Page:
After years of warning users about making sure their passwords aren’t
easy to guess or left on Post-It notes stuck to their monitors, it seems
the message still hasn’t gotten through.
A new survey by Sophos, Inc., an anti-virus and anti-spam company with
U.S. headquarters in Lynnfield, Mass., shows that users — and many IT
professionals themselves — aren’t using passwords properly, putting
their computers and the company network at risk.
”It shows that there’s still a lack of education,” says Carol
Theriault, a senior security consultant for Sophos. ”Of course, people
need to be thinking about firewalls and anti-virus, but they need to
think about passwords, too. With so many websites asking people for
passwords now, everything thinks they can’t remember them all. They just
use the same one. And then there are the people who think their password
is so good, so tricky that no one will figure it out. And that’s just not
According to the Sophos survey, which was conducted online by visitors to
the company website, only 14 percent of respondents never use the same
password twice. Forty-one percent use the same password for every website
”all the time”, and 45 percent have ”a few different passwords”.
Theriault says what makes this survey even more alarming is the fact that
most people visiting the Sophos site at least have an interest in
security — and many of them are IT and security professionals. This
means even the pros aren’t as concerned or diligent about their passwords
as they should be.
”I found it surprising. This isn’t what I expected,” says Theriault.
”We are a security website and you’d expect people who are security
minded to have a better handle on this. From a business standpoint, an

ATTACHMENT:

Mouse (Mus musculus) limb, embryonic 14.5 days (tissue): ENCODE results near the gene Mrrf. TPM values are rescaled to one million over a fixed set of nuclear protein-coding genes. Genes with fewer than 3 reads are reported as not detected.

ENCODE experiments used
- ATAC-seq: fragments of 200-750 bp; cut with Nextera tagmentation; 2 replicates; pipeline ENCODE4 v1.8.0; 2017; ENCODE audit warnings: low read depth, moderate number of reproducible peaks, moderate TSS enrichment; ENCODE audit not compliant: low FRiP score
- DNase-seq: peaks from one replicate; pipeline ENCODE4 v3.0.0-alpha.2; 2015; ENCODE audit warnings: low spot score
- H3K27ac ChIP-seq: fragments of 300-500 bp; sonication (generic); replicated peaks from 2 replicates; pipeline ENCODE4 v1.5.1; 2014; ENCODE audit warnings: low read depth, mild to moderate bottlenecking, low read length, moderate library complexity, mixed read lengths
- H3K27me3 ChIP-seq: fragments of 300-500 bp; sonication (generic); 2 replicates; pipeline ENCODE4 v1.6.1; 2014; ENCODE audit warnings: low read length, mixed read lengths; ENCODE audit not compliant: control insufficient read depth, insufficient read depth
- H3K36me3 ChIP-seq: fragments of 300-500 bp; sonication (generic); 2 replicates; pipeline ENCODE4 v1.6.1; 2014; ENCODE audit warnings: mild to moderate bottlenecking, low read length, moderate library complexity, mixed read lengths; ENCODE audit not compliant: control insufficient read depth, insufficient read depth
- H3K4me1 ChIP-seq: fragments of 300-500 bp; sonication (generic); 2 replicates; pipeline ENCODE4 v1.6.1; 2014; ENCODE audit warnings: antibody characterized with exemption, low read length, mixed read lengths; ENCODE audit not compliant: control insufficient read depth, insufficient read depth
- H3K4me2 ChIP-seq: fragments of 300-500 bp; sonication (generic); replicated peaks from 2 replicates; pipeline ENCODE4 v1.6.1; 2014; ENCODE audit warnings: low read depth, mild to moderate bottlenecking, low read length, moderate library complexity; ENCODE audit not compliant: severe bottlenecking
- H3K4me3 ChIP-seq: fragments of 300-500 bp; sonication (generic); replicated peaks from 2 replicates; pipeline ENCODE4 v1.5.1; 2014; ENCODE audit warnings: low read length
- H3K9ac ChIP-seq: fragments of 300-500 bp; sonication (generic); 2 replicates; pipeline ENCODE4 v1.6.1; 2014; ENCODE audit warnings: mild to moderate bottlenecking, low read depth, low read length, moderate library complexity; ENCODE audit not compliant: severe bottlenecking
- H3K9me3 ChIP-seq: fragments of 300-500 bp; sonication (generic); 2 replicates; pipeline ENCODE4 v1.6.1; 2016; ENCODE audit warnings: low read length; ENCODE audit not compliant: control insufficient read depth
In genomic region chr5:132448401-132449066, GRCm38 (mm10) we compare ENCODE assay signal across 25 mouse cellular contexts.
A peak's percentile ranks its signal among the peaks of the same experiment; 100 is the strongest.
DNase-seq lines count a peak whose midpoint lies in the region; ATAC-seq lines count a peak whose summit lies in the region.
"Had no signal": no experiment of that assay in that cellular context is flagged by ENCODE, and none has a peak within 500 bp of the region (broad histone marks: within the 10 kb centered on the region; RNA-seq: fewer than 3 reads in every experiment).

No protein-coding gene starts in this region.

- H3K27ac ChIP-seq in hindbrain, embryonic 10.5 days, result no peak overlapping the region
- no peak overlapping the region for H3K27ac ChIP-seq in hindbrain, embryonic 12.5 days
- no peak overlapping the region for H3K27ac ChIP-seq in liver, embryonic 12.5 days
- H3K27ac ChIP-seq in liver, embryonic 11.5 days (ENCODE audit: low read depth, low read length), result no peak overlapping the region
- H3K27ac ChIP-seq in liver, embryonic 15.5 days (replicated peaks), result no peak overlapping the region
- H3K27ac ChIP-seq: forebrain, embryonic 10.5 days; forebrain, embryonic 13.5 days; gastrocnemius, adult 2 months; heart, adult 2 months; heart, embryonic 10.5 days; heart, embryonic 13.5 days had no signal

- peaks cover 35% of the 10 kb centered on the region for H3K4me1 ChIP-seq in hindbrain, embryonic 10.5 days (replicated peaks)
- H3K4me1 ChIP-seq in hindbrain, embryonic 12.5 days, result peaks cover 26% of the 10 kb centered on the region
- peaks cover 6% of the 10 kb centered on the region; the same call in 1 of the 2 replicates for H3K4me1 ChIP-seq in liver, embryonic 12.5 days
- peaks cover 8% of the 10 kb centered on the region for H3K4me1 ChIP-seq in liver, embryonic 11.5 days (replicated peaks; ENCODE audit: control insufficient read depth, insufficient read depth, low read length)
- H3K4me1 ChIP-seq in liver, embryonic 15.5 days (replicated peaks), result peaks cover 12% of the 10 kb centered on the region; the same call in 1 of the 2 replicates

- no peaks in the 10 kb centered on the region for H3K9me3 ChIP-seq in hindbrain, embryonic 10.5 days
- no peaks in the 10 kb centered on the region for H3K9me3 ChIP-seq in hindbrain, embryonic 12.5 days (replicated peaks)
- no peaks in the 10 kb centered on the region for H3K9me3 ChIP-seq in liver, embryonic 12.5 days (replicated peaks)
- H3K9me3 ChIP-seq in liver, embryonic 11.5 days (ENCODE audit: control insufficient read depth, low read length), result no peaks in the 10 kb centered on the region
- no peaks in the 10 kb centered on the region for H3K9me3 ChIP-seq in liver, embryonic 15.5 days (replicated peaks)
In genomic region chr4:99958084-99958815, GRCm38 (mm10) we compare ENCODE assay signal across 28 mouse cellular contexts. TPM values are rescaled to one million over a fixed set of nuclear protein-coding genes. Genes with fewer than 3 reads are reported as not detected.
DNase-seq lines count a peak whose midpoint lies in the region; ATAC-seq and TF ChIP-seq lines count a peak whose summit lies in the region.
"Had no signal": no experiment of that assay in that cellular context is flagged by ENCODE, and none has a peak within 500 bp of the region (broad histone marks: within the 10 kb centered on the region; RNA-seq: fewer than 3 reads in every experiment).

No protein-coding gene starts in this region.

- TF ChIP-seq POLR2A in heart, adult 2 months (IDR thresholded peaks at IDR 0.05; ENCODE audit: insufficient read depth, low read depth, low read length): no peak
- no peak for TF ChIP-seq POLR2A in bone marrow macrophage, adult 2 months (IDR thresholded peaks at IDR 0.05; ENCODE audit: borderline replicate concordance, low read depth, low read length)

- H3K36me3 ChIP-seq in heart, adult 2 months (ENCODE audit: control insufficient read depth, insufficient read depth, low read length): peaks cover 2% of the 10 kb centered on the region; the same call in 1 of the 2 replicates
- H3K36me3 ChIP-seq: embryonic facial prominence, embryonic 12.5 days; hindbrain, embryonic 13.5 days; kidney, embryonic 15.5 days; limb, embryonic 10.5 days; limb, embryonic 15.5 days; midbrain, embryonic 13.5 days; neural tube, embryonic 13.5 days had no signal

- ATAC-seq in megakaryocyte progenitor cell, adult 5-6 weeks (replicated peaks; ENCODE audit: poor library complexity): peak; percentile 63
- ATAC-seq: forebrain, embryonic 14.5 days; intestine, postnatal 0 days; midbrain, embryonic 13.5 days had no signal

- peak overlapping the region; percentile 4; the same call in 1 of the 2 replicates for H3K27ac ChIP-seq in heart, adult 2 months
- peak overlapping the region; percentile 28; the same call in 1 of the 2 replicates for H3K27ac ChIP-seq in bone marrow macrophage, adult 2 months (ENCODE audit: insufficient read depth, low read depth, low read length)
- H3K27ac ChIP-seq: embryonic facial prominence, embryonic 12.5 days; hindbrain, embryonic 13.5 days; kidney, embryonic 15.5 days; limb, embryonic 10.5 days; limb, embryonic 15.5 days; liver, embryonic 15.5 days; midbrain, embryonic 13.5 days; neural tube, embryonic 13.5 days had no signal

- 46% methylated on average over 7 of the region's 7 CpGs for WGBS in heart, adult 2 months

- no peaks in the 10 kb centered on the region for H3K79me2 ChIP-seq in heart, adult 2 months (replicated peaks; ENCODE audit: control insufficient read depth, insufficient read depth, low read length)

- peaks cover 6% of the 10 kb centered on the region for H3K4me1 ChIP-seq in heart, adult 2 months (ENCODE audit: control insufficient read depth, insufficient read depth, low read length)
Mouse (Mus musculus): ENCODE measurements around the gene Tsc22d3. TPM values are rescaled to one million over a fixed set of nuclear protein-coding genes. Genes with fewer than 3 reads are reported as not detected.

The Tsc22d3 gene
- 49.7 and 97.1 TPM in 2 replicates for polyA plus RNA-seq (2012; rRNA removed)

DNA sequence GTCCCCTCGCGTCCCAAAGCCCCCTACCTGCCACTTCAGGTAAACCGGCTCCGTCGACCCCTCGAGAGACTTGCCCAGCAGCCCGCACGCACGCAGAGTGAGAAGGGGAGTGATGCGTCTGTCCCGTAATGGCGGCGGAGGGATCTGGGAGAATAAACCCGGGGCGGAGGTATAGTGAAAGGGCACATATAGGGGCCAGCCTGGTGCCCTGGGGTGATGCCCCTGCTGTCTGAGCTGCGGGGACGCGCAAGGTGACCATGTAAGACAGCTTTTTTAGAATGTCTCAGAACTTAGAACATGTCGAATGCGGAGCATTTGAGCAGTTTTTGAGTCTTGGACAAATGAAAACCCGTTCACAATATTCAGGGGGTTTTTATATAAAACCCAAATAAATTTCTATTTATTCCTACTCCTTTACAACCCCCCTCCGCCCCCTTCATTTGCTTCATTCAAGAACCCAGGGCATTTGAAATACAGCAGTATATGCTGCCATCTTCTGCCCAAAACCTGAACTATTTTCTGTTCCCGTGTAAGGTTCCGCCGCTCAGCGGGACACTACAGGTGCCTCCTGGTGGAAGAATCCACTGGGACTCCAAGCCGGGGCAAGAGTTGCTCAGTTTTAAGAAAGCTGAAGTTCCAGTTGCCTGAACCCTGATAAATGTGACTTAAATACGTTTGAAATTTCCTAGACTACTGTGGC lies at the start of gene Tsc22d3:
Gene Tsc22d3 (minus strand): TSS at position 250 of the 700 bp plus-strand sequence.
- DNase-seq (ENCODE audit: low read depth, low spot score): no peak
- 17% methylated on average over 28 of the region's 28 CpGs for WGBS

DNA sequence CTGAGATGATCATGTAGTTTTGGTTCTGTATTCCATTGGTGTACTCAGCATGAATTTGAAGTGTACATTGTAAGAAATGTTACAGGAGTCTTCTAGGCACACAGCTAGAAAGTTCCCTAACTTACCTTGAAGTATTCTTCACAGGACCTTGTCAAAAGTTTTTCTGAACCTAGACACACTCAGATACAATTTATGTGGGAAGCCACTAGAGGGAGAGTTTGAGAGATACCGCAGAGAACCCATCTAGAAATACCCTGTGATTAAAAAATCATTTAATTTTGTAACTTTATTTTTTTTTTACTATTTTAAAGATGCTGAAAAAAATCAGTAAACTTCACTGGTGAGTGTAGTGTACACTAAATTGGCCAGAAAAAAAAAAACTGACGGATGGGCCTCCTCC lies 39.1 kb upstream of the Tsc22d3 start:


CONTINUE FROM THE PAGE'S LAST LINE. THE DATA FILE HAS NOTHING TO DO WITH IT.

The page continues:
administrator might want to try to decipher employee passwords and then
go tell people that their passwords aren’t secure enough. You’re
[network] is only as strong as the weakest employee in your company.”
Joe Wilcox, an analyst with JupiterResearch, says he’s one of the
majority of people who don’t generally use different passwords on
different websites. He says he feels confident because he uses a password
that he thinks would be hard to crack.
”For most sites, I have one password that I use,” he says. ”Of course,
it’s 14 characters long. It’s a mix mash of stuff that most people
wouldn’t be able to figure out.” And Wilcox says he’s safer because
while he uses the same password over and over, he mixes up the user name
on many sites, and he has a separate — more complex — password for any
financial or banking websites.
And Theriault says that’s a key step to take.
She recommends that people separate the websites they visit into three
different categories. There are basic websites where people might check
football scores or get recipes. Those are generally low-risk sites so
it’s more acceptable to use the same password for those sites. However,
for any corporate situation, people need to use a different, and more
complicated password. ”I don’t want someone to log in as me and send my
boss a resignation letter or steal confidential information from the
company,” she adds.
And for any financial sites — banking, mortgages, credit cards, stocks
— the password needs to be different from all your others and it needs
to be long and complex, including both letters and numbers, upper and
Wilcox recommends that people make sure their passwords aren’t too simple
or easy to guess with casual knowledge of the person.
”My concern is that people tend to pick stuff that is too easy to
remember,” he adds. ”People tend to do their kids birthdays and other
important dates — things that could be figured out with a little social
engineering. That’s no good… It only takes one site, one figured out
password, to hit the goldmine.”